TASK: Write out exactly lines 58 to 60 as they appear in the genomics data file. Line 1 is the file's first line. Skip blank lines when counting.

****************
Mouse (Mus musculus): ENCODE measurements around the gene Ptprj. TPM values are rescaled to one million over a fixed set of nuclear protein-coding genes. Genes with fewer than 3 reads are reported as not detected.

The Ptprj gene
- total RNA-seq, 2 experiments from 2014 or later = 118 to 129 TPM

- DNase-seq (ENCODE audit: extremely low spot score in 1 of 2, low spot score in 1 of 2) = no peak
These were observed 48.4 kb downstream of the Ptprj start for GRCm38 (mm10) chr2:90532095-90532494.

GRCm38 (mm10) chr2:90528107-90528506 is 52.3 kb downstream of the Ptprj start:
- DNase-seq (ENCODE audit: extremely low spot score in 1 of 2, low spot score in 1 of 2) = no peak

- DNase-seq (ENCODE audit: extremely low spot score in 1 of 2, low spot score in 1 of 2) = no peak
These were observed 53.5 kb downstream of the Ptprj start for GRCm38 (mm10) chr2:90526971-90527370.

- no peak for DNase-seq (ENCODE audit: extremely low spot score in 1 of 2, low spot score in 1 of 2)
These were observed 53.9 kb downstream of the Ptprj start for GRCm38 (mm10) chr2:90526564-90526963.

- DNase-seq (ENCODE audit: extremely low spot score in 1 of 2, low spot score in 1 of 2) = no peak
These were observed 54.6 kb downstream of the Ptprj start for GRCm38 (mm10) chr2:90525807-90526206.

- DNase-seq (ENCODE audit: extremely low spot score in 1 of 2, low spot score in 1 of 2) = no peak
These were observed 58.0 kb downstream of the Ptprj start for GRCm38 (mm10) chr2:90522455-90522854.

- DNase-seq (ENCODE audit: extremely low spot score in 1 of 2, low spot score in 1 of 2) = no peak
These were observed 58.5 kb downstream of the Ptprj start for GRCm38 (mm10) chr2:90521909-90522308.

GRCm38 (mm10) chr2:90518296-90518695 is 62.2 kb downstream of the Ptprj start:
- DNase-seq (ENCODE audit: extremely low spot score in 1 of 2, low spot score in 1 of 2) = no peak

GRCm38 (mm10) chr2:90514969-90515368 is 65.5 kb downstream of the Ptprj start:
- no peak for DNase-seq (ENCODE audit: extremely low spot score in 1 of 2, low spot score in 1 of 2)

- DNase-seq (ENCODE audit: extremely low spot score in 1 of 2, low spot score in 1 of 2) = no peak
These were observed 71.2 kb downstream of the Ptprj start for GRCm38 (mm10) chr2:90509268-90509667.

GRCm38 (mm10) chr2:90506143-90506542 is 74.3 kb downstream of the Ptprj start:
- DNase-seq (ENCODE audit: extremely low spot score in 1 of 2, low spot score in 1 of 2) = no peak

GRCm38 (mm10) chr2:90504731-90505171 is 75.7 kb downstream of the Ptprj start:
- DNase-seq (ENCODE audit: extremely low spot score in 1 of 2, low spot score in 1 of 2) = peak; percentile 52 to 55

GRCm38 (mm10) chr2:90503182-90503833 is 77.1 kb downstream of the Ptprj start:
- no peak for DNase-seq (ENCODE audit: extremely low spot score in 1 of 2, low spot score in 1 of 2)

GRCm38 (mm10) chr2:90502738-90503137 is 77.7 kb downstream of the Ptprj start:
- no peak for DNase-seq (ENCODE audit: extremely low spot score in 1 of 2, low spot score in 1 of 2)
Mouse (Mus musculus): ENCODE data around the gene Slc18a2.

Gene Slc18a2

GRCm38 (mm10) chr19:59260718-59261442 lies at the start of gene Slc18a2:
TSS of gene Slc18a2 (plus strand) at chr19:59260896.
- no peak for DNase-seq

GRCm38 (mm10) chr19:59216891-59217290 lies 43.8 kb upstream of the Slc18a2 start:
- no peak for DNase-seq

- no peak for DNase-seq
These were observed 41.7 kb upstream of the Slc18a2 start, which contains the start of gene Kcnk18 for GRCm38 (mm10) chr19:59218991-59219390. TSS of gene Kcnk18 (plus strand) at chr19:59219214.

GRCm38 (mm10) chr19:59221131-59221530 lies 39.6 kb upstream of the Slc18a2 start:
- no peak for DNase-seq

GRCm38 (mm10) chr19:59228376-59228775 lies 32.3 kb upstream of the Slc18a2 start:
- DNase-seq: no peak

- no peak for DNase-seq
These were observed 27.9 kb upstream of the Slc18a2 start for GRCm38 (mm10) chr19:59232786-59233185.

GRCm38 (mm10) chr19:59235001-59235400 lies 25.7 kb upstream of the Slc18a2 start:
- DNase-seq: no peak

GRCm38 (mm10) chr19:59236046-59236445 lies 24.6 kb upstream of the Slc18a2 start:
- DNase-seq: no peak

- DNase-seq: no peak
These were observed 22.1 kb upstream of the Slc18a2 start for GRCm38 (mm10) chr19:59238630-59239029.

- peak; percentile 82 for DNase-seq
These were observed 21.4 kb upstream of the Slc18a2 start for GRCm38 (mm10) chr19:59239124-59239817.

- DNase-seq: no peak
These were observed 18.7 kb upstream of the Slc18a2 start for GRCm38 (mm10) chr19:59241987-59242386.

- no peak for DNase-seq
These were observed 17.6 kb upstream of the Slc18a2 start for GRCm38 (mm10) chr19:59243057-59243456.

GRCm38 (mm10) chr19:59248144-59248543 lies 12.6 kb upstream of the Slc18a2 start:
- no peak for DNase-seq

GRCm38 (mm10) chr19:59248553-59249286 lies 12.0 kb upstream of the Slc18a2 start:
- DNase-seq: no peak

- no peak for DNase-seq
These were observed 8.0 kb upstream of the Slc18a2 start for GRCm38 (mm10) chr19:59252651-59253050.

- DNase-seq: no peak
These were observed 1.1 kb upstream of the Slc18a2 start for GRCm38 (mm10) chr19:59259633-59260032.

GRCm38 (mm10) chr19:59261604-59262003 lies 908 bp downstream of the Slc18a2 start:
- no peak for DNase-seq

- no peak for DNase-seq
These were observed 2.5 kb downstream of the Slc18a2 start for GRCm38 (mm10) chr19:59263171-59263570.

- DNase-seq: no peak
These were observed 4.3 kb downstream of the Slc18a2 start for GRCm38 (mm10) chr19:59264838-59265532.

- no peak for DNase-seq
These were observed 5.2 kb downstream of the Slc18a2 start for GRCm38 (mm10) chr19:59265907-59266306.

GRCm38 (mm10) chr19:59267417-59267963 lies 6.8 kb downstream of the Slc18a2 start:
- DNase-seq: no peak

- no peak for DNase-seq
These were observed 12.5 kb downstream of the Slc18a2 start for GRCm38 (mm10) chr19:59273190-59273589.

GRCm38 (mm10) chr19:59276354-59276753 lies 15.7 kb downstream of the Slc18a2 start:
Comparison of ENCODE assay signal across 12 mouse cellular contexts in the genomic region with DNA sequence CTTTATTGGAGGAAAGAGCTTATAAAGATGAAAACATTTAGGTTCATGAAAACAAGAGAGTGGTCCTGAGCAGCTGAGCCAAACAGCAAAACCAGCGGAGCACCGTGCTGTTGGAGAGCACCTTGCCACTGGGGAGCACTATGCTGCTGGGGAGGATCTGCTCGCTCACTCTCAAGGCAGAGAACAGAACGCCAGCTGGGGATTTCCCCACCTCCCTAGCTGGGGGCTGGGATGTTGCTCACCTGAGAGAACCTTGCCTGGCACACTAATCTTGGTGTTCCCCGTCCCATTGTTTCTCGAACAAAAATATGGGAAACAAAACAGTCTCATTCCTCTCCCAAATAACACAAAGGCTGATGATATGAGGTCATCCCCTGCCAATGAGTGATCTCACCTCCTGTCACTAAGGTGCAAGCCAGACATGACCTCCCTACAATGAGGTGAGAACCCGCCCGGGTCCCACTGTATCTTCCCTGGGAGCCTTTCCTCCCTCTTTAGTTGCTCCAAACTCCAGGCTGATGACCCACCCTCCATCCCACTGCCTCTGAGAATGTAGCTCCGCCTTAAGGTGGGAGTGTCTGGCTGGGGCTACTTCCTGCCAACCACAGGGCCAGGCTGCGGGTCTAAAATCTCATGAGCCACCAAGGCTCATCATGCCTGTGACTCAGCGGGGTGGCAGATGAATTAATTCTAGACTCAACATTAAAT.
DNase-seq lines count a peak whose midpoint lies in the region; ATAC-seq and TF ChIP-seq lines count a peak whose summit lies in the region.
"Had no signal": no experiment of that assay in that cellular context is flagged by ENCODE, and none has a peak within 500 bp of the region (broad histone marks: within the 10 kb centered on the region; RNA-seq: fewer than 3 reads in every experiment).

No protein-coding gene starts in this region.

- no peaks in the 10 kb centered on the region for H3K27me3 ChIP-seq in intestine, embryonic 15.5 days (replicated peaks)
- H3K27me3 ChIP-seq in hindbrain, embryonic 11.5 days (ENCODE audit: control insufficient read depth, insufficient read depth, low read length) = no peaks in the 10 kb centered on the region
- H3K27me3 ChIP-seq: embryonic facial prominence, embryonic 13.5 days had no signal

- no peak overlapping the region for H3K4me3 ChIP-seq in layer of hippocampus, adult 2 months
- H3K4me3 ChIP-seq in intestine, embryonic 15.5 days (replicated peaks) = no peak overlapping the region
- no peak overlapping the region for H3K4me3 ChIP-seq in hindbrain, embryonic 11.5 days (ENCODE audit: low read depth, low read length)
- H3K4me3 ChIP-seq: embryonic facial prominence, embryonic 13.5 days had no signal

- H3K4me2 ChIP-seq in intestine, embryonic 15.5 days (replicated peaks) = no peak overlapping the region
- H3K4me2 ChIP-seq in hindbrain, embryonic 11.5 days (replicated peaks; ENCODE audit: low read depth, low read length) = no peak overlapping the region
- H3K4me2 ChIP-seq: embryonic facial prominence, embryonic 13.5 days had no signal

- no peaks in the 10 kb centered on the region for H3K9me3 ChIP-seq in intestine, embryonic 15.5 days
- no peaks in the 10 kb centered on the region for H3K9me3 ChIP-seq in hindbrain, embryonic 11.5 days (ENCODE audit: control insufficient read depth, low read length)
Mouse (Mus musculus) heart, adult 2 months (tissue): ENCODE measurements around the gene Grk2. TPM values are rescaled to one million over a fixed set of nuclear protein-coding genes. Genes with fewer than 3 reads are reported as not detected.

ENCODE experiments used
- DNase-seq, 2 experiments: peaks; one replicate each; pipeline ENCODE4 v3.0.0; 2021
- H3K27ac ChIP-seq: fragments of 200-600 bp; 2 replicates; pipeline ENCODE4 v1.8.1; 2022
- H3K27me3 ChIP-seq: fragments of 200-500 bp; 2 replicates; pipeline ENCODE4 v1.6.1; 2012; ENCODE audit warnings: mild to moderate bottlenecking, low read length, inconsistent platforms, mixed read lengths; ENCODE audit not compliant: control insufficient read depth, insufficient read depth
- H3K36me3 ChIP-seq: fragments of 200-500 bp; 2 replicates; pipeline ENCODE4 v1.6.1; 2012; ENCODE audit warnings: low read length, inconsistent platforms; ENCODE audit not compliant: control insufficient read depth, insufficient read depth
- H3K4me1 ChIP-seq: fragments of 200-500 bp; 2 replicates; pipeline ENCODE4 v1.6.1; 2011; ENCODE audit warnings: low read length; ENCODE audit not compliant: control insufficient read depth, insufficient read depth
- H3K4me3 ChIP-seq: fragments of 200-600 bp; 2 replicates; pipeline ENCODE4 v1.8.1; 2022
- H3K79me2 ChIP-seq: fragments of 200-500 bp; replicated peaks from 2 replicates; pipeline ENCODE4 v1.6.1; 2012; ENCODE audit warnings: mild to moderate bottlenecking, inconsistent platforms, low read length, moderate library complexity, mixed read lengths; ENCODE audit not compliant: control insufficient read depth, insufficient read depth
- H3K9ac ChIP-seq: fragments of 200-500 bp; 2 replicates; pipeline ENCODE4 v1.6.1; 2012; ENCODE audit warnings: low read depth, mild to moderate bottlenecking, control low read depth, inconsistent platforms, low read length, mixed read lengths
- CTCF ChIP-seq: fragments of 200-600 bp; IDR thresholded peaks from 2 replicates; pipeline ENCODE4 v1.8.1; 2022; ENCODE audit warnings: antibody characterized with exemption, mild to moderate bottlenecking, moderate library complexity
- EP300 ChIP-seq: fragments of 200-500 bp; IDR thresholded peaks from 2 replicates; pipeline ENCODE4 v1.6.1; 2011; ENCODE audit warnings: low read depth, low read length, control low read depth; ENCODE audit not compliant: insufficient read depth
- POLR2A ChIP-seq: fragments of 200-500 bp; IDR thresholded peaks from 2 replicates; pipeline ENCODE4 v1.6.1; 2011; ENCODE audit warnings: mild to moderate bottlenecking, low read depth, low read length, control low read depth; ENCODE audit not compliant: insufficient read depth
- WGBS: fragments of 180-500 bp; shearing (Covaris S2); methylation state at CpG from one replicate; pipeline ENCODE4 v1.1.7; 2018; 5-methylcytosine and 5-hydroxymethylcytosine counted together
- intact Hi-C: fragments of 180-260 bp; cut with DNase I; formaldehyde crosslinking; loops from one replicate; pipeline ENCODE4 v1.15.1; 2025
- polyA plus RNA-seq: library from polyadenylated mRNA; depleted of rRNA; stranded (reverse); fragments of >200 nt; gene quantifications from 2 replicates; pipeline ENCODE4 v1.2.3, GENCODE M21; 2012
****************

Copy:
These were observed 17.6 kb upstream of the Slc18a2 start for GRCm38 (mm10) chr19:59243057-59243456.

GRCm38 (mm10) chr19:59248144-59248543 lies 12.6 kb upstream of the Slc18a2 start:
- no peak for DNase-seq